The American Civil Liberties Union asked federal education officials Thursday to investigate whether three Wisconsin schools legally separated boys and girls into single-sex classes.
The ACLU and its Wisconsin chapter sent complaints to the U.S. Department of Education's civil rights office in Chicago alleging that Riverview Middle School in Barron and Robinson Elementary School and McLenegan Elementary School in Beloit were violating Title IX, a federal law banning sex discrimination in education.
ACLU officials alleged that Riverview separated its fifth-grade math and language arts classes by sex in 2011. The school discontinued the program this year but plans to reinstate next year. Robinson Elementary has been offering single-sex programs in multiple subjects since 2007, while McLenegan Elementary began offering single-sex classes in the fourth and fifth grades in the 2011-12 school year.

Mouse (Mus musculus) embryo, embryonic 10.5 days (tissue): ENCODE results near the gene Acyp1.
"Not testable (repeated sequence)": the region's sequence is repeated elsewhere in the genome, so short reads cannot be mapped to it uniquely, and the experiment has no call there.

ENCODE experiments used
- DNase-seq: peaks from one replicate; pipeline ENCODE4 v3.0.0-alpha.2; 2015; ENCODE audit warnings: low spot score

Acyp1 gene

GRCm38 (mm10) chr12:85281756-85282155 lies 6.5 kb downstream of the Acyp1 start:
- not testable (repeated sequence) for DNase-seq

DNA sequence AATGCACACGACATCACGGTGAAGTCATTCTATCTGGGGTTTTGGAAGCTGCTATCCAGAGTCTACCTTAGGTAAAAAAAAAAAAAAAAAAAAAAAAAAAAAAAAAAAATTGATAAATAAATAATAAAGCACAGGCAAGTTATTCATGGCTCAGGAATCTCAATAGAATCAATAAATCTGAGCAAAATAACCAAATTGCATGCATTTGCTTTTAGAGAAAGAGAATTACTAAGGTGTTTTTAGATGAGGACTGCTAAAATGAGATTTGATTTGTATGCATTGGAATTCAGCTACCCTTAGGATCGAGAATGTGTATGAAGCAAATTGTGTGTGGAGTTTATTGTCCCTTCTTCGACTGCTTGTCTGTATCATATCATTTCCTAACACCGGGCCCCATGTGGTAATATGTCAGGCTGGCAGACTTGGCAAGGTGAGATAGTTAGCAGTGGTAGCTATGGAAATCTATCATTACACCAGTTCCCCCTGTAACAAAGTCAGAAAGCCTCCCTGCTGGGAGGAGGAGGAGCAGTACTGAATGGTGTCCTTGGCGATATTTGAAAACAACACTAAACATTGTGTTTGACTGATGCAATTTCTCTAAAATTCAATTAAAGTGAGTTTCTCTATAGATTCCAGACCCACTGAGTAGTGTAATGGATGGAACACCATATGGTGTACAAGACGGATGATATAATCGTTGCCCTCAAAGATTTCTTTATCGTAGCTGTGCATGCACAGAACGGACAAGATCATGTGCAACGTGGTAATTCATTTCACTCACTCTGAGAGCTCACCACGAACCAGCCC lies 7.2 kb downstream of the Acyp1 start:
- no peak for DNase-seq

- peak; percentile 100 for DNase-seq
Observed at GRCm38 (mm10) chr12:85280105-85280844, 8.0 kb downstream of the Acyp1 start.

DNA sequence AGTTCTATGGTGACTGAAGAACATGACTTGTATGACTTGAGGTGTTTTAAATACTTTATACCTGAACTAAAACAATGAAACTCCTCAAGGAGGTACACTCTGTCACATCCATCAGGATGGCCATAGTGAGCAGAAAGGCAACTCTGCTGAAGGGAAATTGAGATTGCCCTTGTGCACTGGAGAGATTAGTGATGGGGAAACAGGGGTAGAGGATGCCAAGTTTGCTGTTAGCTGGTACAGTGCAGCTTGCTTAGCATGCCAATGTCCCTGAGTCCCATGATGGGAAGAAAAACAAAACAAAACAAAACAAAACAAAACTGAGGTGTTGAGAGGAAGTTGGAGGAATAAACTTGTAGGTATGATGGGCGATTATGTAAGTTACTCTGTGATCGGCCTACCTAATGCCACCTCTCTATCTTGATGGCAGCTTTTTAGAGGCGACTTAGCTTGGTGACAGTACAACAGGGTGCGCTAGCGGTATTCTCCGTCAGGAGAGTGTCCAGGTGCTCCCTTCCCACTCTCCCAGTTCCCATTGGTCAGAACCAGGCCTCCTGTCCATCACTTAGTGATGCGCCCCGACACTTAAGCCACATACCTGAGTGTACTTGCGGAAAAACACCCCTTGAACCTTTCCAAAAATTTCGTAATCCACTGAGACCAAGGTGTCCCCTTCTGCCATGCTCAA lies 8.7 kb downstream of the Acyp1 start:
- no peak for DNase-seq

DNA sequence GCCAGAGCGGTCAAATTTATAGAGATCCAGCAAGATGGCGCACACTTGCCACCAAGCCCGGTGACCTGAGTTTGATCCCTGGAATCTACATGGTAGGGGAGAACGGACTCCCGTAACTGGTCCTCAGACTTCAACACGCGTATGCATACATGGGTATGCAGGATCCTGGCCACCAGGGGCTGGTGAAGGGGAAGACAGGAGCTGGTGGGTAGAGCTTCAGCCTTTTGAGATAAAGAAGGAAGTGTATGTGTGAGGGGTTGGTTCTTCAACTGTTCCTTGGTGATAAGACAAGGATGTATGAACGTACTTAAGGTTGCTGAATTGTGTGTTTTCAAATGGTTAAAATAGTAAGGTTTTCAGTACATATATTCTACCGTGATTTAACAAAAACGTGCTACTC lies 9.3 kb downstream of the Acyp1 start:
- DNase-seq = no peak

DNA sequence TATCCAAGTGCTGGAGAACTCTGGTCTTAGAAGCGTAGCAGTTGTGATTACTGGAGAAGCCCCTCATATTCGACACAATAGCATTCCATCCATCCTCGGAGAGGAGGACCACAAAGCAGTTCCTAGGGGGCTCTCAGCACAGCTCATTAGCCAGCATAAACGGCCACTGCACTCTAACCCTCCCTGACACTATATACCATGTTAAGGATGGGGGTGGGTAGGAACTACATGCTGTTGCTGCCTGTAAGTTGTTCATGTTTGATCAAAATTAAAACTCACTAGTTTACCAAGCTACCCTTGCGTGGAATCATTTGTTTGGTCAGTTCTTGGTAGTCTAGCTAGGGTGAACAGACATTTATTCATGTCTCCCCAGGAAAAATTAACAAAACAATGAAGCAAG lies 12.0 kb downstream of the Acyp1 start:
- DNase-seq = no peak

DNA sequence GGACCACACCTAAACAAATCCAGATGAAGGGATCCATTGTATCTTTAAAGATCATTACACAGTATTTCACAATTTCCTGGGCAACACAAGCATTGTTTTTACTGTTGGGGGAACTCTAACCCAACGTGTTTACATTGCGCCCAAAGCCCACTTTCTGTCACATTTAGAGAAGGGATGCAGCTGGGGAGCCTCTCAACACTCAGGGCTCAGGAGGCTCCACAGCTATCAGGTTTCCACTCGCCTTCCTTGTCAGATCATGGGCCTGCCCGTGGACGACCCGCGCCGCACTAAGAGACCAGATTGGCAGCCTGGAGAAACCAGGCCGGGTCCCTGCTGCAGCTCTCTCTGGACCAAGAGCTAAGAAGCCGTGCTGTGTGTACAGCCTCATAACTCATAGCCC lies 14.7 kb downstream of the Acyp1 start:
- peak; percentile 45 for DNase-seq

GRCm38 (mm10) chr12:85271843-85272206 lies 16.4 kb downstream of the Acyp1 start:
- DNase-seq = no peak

The complaints said neither school district has offered adequate justification for separating boys and girls, relying on discredited scientific theories about how girls and boys learn differently.
"We all want children in Wisconsin to have a quality education, but tracking them into programs that promote stereotypes doesn't help anyone," Karyn Rotker, a civil liberties attorney with ACLU Wisconsin, said in a statement. "Whatever the intentions of the educators who set up these programs, the disproven theories on which they rely actually limit opportunities for boys and girls alike."
Melissa Badger, community relations coordinator for the Beloit School District, disputed the ACLU's assertions. She said the curriculum is the same for single-sex classes and combined-sex classes at the two elementary schools and parents can choose which classes their children attend.
Messages left after-hours Thursday afternoon at the Barron school district's offices and at the U.S. Department of Education's civil rights office weren't immediately returned.